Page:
There is so much content online that overwhelms us on a daily basis. People have ways they cope with all the noise. Some simply let their inboxes get to thousands of unread emails.
Others have subscriptions to everything in their industry and pick and choose what they read.
Still others are subscribed to whatever the crowd says is cool and checks in once in a while.
You may have worked hard to share your expertise and build trust with your customers only to be ignored by many thousands of others who simply can’t engage. Your content could help them but the noise of information is too thick that they can’t hear you.
We wrestle with this dilemma every day for ourselves and our marketing clients. Getting past the noise is a common issue for businesses today. When buyers are perusing the internet, they have infinite choices and your content or site looks like a blip in a sea of noise.
So what can you do to stand out?
Become a Microbrand
We were used to the world of big brands. Sony, Coca-Cola and Apple are recognizable. They have spent billions of dollars over the years to get their name into your brain.
You cannot compete with them unless you have deep, deep pockets. They own the words “electronics,” “soft drink,” and “computers” in our minds. And there is only limited space for what we shorthand in our minds.
However, the internet has changed the game on big brands. They will still have a large share, but the online marketplace democratized shopping and accessibility. Your brand can be built in the mind of the customer with specific niches.
We think of this as becoming a microbrand. Unless your game is to go after millions of customers, think simpler in terms of the customers you are seeking. It may only be about a hundred new customers a year to help you feel successful, maybe even a thousand.
A microbrand affords you the opportunity to focus on a small tribe of people that can get passionate about what you do. They are your future pipeline and referral sources. They are the ones that tune into your station and listen. This means they are tuning out your competitors.
Much like a radio station, the game becomes about providing high quality content that engages a person to stay. If you throw advertising at them or try to oversell, then you lose audience members. They tune into other stations with entertaining or informative content.
Your content is what your audience will tune into. Your job is to be continuous and consistent with information and education that helps people get their work done. This is how trust is built.
Sure, you may be an AM station, but they exist because they have an audience that has been built up over years. People want what they have to offer.
You have to be positioned with a solid microbrand that communicates that you will consistently bring valuable information that helps. That kind of commitment and frequency causes you to rise above the noise.
Doing the Hard Work Frequently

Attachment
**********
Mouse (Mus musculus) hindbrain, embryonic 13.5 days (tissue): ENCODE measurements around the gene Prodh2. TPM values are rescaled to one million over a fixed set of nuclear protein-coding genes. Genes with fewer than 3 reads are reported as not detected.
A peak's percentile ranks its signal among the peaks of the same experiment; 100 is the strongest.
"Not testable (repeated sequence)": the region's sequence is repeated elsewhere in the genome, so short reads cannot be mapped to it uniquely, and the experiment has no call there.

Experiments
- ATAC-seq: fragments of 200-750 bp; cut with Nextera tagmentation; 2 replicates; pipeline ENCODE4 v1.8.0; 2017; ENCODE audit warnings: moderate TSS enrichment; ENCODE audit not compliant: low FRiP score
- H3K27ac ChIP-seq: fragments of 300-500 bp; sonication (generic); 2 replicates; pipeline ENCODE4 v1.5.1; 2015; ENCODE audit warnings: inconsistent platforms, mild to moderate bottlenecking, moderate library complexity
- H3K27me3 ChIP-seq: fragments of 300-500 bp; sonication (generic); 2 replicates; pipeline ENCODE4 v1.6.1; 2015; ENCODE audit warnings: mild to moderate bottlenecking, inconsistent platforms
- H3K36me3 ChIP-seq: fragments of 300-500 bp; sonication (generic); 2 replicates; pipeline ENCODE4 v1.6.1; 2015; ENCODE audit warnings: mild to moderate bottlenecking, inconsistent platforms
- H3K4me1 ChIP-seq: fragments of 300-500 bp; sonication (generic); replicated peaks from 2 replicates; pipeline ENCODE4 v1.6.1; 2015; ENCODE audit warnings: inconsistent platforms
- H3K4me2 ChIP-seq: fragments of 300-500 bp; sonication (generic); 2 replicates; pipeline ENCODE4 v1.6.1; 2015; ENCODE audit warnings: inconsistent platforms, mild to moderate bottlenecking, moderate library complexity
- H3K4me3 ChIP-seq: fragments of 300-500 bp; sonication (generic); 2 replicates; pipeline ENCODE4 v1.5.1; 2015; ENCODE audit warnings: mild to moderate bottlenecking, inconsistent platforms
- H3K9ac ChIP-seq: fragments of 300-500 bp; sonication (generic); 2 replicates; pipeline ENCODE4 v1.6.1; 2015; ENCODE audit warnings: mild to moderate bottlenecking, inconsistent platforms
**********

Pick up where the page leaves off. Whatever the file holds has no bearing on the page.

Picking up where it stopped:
A radio station, a magazine or even a television station knows one thing. Their job is never done. Sports Illustrated has to continue publishing and finding great stories to share. So does NBC or CNN. Their job is never ending.
Frequency matters because it tells your audience that you are around and available. They may tune in and out over months, but the mere fact that you are around tells them that you have a growing business and a mainstay position within your industry. When they are ready, they will see how entrenched you are.
To stand out from the noise, you have to think today not like a store that puts its sign out, but like a magazine that grows its audience. Advertisers buy their ads through these powerful content hubs because they know the demographic developed over time is focused, engaged and trusts the publisher.
Your own publishing works like a continuous asset. It creates trust over time and when the time is right, a buyer will be open to buying something you suggest or offer personally.
If you were the content hub for your industry, then you raise the bar on your competition. They would have a long road to travel to compete in the mind of the buyer.
It’s Not About Louder
Many companies try and become a large brand. They shout loud and tell the world how great they are. This is a poor strategy because you can’t yell loud enough if you don’t have enough budget.
The microbrand strategy is a bit more quiet but persistent. It is the way of building trust with the people that matter. Imagine that you become a trusted content provider and fifty people that care look forward to seeing what is new. What about a hundred or five hundred?
The ball starts to roll and momentum builds. This is how microbrands work. They are learning the way of what old economy publishers know already. They keep becoming content kings and know that the payday comes as an effect of building trust over time.
It does require a laser focus and clarity about what will realistically work in a world where everything is available to people with a click of their mouse or smartphone.
Think about your own strategy. Have you exhausted a lot of other options already only to be ignored? What if you committed to developing an audience over the next year that tunes in without selling them? Imagine what your business could become.
What holds you back?